Yesterday, President Trump nominated Kansas Gov. Sam Brownback (R) as the international US Ambassador-at-Large for International Religious Freedom, a position that recent legislation has greatly enhanced. Upon Gov. Brownback’s confirmation, he will resign the Governorship and Lt. Gov. Jeff Colyer (R) will assume the state’s top job. The latter will then be able to run for a full term as the sitting incumbent. Mr. Colyer had not officially joined the Governor’s race, but was clearly planning to do so, and always understood that his chances of becoming the incumbent before the next election were actually quite high. This situation will continue to develop.
Just weeks before the August 15th special Republican congressional primary, Gov. Gary Herbert (R) weighed in with his endorsement. The Governor supports Provo Mayor John Curtis over the party endorsed candidate, Chris Herrod, and public relations executive Tanner Ainge, the son of Boston Celtics general manager and former Brigham Young University basketball star Danny Ainge. Both Messrs. Curtis and Ainge by-passed the state nominating convention, choosing to access the ballot through an arduous signature petition process. It is probable that the August 15th GOP primary winner will capture the seat in the November 7th special general election.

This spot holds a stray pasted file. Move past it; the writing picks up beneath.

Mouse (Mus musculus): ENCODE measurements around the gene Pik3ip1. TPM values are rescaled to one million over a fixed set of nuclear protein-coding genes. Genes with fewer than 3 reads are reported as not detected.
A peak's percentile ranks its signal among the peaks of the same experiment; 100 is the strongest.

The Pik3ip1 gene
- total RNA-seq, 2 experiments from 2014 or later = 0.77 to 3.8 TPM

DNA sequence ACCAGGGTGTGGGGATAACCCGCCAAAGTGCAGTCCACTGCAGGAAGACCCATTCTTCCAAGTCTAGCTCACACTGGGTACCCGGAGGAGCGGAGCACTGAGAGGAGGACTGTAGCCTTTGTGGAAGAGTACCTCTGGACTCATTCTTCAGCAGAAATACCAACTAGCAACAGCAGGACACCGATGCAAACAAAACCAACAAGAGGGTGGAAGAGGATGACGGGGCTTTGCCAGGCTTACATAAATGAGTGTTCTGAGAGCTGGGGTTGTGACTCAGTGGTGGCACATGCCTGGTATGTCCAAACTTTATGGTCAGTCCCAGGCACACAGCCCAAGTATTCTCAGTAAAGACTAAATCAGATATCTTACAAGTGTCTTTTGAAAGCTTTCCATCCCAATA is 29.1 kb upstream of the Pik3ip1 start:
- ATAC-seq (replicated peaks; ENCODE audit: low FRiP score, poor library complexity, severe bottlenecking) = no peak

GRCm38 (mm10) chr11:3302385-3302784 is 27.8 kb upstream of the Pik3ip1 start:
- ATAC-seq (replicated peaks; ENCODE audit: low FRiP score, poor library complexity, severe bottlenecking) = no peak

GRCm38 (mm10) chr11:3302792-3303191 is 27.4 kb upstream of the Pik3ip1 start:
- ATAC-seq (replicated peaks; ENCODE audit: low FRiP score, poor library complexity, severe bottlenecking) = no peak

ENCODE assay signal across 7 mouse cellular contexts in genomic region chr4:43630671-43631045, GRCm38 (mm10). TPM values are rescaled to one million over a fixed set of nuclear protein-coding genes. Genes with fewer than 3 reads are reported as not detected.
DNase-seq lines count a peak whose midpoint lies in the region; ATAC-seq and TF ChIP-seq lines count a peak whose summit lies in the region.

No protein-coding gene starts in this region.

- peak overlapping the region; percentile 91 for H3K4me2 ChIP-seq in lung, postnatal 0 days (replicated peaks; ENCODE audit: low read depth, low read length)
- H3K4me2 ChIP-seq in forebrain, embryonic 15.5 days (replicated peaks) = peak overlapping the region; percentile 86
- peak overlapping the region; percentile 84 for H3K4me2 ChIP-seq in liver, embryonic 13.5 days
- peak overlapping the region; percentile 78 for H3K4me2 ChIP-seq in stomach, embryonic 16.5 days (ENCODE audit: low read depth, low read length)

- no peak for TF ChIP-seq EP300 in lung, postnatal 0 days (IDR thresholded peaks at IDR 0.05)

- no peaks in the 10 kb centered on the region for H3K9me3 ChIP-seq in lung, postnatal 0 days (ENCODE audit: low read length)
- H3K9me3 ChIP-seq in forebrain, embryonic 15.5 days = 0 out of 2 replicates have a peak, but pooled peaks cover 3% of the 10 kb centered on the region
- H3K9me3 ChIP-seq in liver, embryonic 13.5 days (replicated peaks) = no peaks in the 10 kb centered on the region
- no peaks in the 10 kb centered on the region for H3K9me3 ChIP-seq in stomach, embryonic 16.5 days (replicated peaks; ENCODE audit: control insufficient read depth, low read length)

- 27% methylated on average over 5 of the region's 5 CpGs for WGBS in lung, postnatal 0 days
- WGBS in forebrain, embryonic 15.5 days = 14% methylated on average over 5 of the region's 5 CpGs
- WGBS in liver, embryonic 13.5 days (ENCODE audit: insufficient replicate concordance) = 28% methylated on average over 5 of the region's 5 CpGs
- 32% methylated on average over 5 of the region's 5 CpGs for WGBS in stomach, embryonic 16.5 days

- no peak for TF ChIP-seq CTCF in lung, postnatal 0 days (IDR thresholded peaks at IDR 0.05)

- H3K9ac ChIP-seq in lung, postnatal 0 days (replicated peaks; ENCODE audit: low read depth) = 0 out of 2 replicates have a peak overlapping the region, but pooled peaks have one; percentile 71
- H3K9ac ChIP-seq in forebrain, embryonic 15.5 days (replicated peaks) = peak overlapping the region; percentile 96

Physician Kathryn Allen secured the Democratic nomination in the March special convention. She has been an active fundraiser, attracting almost $680,000 through the end of June, with almost $500,000 cash-on-hand. Former Rep. Jason Chaffetz (R-Alpine/Sandy) resigned the seat to accept a position in the private sector.